Meeting start-up peers during a lockdown is a challenge. The Brew Your Own-events have been an increasingly popular series of networking opportunities wrapped in valuable insights and inspiration. But how do you build your network at a virtual event? The Brew Your Own-team brought their concept on-line with a programme of talks about Brewing Your Own Go-To-Market strategy peppered with virtual breakout rooms, where attendees could meet to discuss their start-up needs.
Different perspectives on going to market
Founders at various stages of their start-up journey have very different perspectives, so this event presented a relatively recent start-up, a “ready-to-scale” start-up and a serial entrepreneur. This last, was Nicolaj Højer Nielsen. He has founded four companies, and invested in several more. He got the ball rolling with something of a helicopter perspective.
In market research, deep beats wide
Start-ups are always told, that they need to research their potential market. Mr. Nielsen, however, is deeply sceptical about quantitative research drawing general conclusions about market need based on statistical methods. Instead, he advocates a qualitative approach for initial market research.
Customers do not know they need a new product until you are able to put it in their hands. You are better off interviewing a few potential customers in depth, in order to understand the psychology behind their needs. That way you can aim to satisfy a very limited segment completely, rather than partly satisfying a broader segment, and that’s what start-ups ought to do”: Nicolaj Højer Nielsen. Serial entrepreneur and lecturer at CBS.
Find partners for intermediate steps
Going to market is not all about fitting your product to the customers’ needs however. Even a perfect product-to-market fit will fail, if you cannot get the product in front of customers. In Nielsens’ view a go-to-market strategy also involves finding the right partners for the intermediate steps from your production facility into the customers hand.
“Figure out your entire value chain. You might need outside help for marketing, distribution, wholesale and retail. This holds whether your product is physical, virtual or both”: Nicolaj Højer Nielsen. Serial entrepreneur and lecturer at CBS.
The crowd funded corona tester
Funding can be essential in bringing a new product to market. Especially for deep tech products, where product development can be a long and tortured process. Emil Højlund-Nielsen is the CEO of Copenhagen Nanosystems. The company has developed a nano-technology solution that makes it possible to carry out highly advanced analysis and diagnostics of biological samples with the kind of scientific instruments found in high schools and wastewater processing plants. Their system combines hardware and software, and developing the software turned out more costly than anticipated.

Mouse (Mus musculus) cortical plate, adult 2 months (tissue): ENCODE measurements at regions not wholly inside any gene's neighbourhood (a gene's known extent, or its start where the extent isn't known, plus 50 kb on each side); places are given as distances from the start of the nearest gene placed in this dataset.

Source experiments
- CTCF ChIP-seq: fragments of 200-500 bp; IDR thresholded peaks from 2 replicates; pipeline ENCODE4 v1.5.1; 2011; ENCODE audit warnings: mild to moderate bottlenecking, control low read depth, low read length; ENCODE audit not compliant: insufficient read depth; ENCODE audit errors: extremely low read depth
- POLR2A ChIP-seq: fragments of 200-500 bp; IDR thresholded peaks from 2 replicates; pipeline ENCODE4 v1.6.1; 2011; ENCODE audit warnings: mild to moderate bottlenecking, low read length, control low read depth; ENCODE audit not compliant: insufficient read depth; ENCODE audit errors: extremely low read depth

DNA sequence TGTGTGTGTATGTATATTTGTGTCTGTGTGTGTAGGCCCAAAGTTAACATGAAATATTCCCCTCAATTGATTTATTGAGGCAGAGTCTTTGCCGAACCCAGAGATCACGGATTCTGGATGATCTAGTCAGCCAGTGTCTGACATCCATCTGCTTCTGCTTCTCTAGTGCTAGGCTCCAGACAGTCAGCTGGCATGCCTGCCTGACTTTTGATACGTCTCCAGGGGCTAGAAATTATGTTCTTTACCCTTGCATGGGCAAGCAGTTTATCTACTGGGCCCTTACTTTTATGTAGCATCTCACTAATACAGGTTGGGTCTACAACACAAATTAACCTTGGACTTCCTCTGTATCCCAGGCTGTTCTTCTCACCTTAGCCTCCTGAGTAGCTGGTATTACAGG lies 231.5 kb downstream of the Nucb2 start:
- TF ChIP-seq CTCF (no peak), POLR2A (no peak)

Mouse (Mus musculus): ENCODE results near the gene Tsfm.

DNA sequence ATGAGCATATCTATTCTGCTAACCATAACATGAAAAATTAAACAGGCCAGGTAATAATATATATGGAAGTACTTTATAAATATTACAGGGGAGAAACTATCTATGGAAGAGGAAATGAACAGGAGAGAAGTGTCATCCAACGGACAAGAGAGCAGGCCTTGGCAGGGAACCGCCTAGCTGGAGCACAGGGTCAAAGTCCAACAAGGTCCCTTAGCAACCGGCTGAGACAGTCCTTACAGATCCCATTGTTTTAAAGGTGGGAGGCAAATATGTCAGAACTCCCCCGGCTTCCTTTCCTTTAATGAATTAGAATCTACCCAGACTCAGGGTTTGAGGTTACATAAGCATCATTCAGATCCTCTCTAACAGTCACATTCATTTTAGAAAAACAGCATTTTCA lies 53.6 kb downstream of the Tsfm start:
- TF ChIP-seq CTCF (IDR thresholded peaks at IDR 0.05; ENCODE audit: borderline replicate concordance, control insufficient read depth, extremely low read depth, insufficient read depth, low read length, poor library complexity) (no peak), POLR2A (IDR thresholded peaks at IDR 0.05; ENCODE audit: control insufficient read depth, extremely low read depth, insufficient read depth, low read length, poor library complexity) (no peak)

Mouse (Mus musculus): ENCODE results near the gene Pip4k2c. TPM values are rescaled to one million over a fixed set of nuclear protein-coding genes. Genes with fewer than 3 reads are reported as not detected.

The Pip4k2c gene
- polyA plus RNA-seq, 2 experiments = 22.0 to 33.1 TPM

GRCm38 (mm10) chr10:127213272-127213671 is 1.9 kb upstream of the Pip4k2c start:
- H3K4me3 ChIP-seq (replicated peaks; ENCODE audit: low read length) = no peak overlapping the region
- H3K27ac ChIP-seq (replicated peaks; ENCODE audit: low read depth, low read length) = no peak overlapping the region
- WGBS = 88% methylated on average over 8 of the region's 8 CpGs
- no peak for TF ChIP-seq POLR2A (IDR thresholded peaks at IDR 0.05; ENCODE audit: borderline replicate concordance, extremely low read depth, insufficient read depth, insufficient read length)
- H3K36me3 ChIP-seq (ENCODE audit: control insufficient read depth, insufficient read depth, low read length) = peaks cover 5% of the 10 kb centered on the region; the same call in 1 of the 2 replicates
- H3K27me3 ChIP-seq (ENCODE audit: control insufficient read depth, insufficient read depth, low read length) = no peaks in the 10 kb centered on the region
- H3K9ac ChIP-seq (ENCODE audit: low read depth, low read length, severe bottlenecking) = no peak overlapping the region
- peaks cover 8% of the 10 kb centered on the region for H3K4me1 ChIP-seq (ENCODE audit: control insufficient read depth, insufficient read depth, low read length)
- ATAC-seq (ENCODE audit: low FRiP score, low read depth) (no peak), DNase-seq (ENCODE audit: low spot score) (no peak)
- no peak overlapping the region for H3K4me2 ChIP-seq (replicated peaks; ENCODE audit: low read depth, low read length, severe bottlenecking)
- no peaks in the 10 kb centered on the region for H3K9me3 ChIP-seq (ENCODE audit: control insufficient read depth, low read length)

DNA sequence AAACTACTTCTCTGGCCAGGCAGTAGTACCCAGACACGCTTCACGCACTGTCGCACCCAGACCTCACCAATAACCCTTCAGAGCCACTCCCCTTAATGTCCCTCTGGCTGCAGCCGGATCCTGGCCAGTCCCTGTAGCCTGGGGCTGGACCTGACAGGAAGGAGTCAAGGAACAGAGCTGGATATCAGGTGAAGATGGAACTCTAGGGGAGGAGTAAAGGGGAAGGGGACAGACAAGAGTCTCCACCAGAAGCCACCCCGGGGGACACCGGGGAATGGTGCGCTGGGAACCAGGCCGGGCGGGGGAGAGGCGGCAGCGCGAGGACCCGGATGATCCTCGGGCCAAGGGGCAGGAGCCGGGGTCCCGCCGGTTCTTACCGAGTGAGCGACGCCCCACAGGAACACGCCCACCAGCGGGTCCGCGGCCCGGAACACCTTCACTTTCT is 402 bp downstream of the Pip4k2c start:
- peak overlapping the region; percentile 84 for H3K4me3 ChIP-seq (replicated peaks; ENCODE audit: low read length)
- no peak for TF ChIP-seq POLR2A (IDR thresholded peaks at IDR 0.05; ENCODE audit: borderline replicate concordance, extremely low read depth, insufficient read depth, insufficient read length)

We had built a simple software reader for analyzing results, but we realized that we needed to re-build it as a cloud-service. In order to fund that, we turned to crowdfunding and raised 2 million DKK within weeks. We were so pleased with the result that we chose to re-visit crowdfunding for a current special project. We want to re-purpose our system to diagnose COVID-19 and we actually managed to raise the capital needed to get started within less than two weeks”: Emil Højlund-Nielsen , CEO, Copenhagen Nanosystems.
Paying for the privilege of beta testing
Getting customers to commit to your product before you have built it sounds impossible, but is actually a crucial tool in the go-to-market toolbox of every start-up. Start-up TURIS is building an affordable alternative to the types of digital business to business enterprise software that billion dollar companies use. They discovered that the route to paying customers went through offering their service for free.
We wanted beta-testers for our solutions and spent hours every day calling complete strangers to ask them to test our product. Many of them agreed, but by the time we were ready to roll out our product for them, they often were not ready. Instead we started offering a free version of our programme with limited functionality, and we discovered, that now customers are signing up when they need the solution, and almost all are converting to the paid premium solution within hours of signing up for the free version”: Dan Christoffersen, Co-founder, TURIS.
86 attendees signed up. This is a record-breaking turnout for a Brew Your Own-event. At strategic points during the event, attendees were invited to join breakout rooms for discussions and networking. A subsequent questionnaire revealed a high level of satisfaction with this approach to networking.